Iran’s foreign ministry reportedly said it would implement countermeasures against the U.S. if it tries to block its oil exports.
"If America wants to take a serious step in this direction it will definitely be met with a reaction and equal countermeasures from Iran," Foreign Ministry Spokesman Bahram Qassemi was quoted as saying on Tuesday morning by the state news agency IRNA, according to Reuters.
Qassemi didn’t detail what Iran could do but the comment comes as the U.S. presses its allies to stop importing oil from Iran ahead of sanctions that are due to be reinstated on the country in August and November. Iranian President Hassan Rouhani suggested Sunday that Iran could close the Straits of Hormuz, a channel that leads out of the Persian Gulf and through which much of the Middle East’s oil is shipped and exported.
The U.S. Energy Information Administration (EIA) identifies the Strait of Hormuz as one of seven major “maritime chokepoints” that are “critical to global energy security.”
By volume of oil transit, the strait is in fact the busiest chokepoint. In 2016, data from the EIA showed total flows through the channel reached a record high of 18.5 million barrels a day. China, Japan, India, South Korea, and Singapore are the largest destinations for oil moving through the strait, it added.
Thus, closing the channel would have dramatic consequences for Iran, oil-importing countries and the entire industry.
“Disruptions to these routes could affect oil prices and add thousands of miles of transit in alternative routes,” the EIA said in a report last year, warning about what would happen if these chokepoints were disrupted.
“International energy markets depend on reliable transport routes. Blocking a chokepoint, even temporarily, can lead to substantial increases in total energy costs and world energy prices. Chokepoints also leave oil tankers vulnerable to theft from pirates, terrorist attacks, political unrest in the form of wars or hostilities, and shipping accidents that can lead to disastrous oil spills.”
Only Saudi Arabia and the United Arab Emirates have pipelines that can ship crude oil outside of the Persian Gulf and have additional pipeline capacity to circumvent the Strait of Hormuz, the EIA added.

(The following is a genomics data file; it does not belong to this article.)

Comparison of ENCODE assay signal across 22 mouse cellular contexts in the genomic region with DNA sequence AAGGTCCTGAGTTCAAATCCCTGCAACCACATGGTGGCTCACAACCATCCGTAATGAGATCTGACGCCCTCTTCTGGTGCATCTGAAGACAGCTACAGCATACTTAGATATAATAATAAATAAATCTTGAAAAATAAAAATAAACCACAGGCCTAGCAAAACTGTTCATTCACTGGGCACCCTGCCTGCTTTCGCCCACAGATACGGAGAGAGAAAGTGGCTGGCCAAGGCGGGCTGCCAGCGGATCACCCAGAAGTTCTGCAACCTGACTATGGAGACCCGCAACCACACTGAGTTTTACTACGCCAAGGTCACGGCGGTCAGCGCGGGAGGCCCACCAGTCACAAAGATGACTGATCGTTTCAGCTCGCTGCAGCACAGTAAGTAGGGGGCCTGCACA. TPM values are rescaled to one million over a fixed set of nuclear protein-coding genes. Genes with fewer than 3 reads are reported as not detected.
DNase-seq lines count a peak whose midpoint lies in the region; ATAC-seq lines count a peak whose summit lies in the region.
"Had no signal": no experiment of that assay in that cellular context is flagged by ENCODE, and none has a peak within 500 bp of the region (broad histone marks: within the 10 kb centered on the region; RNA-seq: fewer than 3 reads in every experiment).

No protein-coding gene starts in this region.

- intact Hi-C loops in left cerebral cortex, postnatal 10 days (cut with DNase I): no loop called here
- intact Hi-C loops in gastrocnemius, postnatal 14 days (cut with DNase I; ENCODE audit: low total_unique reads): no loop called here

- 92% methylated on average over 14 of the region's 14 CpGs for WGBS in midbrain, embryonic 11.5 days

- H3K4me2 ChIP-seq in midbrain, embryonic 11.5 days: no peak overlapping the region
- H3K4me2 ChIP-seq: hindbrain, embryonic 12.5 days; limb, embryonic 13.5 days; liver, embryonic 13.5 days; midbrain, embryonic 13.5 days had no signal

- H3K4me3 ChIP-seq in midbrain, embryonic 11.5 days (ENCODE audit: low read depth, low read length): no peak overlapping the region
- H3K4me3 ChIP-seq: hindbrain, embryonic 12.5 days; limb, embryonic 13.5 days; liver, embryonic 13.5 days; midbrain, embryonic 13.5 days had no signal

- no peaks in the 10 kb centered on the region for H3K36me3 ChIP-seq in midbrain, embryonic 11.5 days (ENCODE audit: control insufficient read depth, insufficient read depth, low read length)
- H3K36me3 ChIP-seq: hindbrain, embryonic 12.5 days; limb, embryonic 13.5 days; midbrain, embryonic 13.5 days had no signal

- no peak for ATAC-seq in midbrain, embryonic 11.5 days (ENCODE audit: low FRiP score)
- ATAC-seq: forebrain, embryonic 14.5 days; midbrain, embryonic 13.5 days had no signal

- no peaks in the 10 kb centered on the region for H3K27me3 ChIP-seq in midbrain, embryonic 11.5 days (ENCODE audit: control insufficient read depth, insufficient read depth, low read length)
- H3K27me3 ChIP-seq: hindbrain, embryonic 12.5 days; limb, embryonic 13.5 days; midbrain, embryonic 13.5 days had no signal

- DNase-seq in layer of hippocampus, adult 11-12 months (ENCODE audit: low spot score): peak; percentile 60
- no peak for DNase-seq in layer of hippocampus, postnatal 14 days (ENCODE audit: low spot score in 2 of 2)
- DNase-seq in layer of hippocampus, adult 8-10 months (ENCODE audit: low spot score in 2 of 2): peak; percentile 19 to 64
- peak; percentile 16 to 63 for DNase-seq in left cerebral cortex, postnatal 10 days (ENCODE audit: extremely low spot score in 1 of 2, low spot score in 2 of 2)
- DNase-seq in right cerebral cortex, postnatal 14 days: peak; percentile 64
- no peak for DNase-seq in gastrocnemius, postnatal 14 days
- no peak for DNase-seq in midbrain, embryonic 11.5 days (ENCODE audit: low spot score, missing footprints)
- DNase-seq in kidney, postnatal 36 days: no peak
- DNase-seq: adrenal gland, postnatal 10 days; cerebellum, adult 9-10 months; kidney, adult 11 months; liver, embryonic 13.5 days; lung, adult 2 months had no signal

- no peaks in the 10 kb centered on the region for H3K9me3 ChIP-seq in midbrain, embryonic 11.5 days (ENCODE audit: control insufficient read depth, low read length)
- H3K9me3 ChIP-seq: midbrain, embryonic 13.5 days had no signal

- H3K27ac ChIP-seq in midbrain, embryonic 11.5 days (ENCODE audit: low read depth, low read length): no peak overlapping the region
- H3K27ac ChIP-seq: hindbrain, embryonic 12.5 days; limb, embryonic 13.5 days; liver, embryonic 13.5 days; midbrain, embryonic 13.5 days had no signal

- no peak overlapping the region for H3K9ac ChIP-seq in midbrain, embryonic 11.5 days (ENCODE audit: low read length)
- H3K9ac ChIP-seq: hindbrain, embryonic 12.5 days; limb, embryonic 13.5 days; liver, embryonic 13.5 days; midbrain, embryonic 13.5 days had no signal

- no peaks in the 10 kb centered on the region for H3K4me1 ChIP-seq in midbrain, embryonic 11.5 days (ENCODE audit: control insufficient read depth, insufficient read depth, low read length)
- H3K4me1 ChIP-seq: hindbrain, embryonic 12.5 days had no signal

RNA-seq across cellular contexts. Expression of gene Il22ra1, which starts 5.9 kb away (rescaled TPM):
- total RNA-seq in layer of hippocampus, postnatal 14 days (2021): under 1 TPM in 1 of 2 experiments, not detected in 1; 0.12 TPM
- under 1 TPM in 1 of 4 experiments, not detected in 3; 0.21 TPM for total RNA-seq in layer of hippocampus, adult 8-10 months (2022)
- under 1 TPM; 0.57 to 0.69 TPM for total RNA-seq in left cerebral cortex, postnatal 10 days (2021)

Sanctions on Iran are set to be re-instated after President Donald Trump said in May that he was pulling the U.S. out of the 2015 nuclear deal brokered by America, the U.K., France, Germany, China and Russia.
The nuclear deal had lifted economic restrictions on Iran, allowing its oil industry to bounce back. Iran is the third largest producer in the 15-member OPEC group. In June 2018, it produced 3.8 million barrels of oil a day, OPEC data shows.
Trump said the accord was “terrible” and that Iran was not abiding with its terms that aimed to restrict its ability to develop nuclear weapons.
With sanctions about to kick in again, the U.S. administration has been stepping up pressure on other countries to observe the restrictions to Iran’s auto, oil and financial sectors, among others. It has warned companies and individuals that don’t observe the sanctions that they could be subject to secondary sanctions.
Relations between Iran and the U.S. hit a new low on Monday when Trump warned Iran in a tweet to not threaten the U.S., or else.
That was in response to Iran’s president saying Sunday that “America must understand well that peace with Iran is the mother of all peace, and war with Iran is the mother of all wars.”
Iran appeared to brush off Trump’s fury on Monday, with Foreign Minister Javad Zarif also taking to Twitter, echoing Trump’s warning to “Be cautious.”: